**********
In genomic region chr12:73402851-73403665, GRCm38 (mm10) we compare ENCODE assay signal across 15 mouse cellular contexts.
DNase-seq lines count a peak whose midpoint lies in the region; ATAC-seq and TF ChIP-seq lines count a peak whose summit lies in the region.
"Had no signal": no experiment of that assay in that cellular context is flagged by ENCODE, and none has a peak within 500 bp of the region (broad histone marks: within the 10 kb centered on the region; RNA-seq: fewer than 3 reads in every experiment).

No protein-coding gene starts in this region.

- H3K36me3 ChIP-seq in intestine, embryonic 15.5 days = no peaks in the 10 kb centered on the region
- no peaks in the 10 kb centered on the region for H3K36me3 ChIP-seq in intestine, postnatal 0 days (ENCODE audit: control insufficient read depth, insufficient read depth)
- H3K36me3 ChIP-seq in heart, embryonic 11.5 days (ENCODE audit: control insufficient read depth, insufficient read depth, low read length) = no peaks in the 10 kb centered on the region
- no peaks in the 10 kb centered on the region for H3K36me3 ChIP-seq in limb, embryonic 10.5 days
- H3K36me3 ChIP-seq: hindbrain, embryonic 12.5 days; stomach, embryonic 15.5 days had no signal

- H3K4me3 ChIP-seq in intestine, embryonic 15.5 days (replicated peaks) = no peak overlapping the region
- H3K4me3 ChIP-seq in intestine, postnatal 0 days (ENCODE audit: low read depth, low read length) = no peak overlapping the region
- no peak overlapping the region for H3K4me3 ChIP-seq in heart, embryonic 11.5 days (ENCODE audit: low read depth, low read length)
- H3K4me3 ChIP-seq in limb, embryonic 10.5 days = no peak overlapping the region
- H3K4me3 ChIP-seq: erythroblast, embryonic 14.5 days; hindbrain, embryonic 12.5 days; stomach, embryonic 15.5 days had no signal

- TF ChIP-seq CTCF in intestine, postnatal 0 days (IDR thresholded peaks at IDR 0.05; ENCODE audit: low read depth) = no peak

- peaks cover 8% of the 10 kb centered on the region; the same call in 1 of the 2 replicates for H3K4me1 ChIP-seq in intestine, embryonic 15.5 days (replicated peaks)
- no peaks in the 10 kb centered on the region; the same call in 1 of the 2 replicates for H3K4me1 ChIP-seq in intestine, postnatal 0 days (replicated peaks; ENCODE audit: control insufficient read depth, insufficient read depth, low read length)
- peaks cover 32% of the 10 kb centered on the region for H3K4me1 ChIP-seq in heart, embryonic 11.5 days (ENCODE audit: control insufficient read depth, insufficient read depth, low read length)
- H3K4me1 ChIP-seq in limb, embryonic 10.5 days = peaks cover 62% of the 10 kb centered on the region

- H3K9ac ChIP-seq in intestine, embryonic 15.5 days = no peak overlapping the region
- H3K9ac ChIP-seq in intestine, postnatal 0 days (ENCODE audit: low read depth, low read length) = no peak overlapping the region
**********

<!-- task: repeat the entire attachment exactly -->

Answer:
In genomic region chr12:73402851-73403665, GRCm38 (mm10) we compare ENCODE assay signal across 15 mouse cellular contexts.
DNase-seq lines count a peak whose midpoint lies in the region; ATAC-seq and TF ChIP-seq lines count a peak whose summit lies in the region.
"Had no signal": no experiment of that assay in that cellular context is flagged by ENCODE, and none has a peak within 500 bp of the region (broad histone marks: within the 10 kb centered on the region; RNA-seq: fewer than 3 reads in every experiment).

No protein-coding gene starts in this region.

- H3K36me3 ChIP-seq in intestine, embryonic 15.5 days = no peaks in the 10 kb centered on the region
- no peaks in the 10 kb centered on the region for H3K36me3 ChIP-seq in intestine, postnatal 0 days (ENCODE audit: control insufficient read depth, insufficient read depth)
- H3K36me3 ChIP-seq in heart, embryonic 11.5 days (ENCODE audit: control insufficient read depth, insufficient read depth, low read length) = no peaks in the 10 kb centered on the region
- no peaks in the 10 kb centered on the region for H3K36me3 ChIP-seq in limb, embryonic 10.5 days
- H3K36me3 ChIP-seq: hindbrain, embryonic 12.5 days; stomach, embryonic 15.5 days had no signal

- H3K4me3 ChIP-seq in intestine, embryonic 15.5 days (replicated peaks) = no peak overlapping the region
- H3K4me3 ChIP-seq in intestine, postnatal 0 days (ENCODE audit: low read depth, low read length) = no peak overlapping the region
- no peak overlapping the region for H3K4me3 ChIP-seq in heart, embryonic 11.5 days (ENCODE audit: low read depth, low read length)
- H3K4me3 ChIP-seq in limb, embryonic 10.5 days = no peak overlapping the region
- H3K4me3 ChIP-seq: erythroblast, embryonic 14.5 days; hindbrain, embryonic 12.5 days; stomach, embryonic 15.5 days had no signal

- TF ChIP-seq CTCF in intestine, postnatal 0 days (IDR thresholded peaks at IDR 0.05; ENCODE audit: low read depth) = no peak

- peaks cover 8% of the 10 kb centered on the region; the same call in 1 of the 2 replicates for H3K4me1 ChIP-seq in intestine, embryonic 15.5 days (replicated peaks)
- no peaks in the 10 kb centered on the region; the same call in 1 of the 2 replicates for H3K4me1 ChIP-seq in intestine, postnatal 0 days (replicated peaks; ENCODE audit: control insufficient read depth, insufficient read depth, low read length)
- peaks cover 32% of the 10 kb centered on the region for H3K4me1 ChIP-seq in heart, embryonic 11.5 days (ENCODE audit: control insufficient read depth, insufficient read depth, low read length)
- H3K4me1 ChIP-seq in limb, embryonic 10.5 days = peaks cover 62% of the 10 kb centered on the region

- H3K9ac ChIP-seq in intestine, embryonic 15.5 days = no peak overlapping the region
- H3K9ac ChIP-seq in intestine, postnatal 0 days (ENCODE audit: low read depth, low read length) = no peak overlapping the region